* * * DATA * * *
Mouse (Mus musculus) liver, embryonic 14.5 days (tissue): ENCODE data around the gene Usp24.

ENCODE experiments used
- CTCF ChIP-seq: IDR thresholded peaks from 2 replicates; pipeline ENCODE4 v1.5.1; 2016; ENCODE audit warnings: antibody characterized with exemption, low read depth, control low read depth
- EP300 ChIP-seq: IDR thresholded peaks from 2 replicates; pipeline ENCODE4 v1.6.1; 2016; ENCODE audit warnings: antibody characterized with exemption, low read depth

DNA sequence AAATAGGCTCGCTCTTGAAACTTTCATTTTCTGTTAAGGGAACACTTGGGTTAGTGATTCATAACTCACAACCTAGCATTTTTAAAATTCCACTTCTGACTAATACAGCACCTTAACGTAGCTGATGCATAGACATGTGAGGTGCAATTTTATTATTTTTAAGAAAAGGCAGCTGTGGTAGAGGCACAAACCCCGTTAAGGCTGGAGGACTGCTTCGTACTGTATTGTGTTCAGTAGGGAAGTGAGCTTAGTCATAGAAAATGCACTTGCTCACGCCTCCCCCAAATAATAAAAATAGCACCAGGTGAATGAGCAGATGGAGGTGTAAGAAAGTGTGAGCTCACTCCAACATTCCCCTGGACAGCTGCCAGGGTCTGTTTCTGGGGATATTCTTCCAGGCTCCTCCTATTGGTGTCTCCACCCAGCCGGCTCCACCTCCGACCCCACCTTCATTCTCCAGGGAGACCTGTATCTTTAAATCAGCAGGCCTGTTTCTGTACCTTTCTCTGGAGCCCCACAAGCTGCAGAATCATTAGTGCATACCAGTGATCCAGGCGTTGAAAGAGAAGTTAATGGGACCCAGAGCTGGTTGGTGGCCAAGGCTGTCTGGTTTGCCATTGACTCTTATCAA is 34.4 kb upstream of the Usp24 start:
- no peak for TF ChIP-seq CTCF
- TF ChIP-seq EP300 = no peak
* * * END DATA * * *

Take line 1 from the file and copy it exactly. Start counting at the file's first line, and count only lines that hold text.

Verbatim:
Mouse (Mus musculus) liver, embryonic 14.5 days (tissue): ENCODE data around the gene Usp24.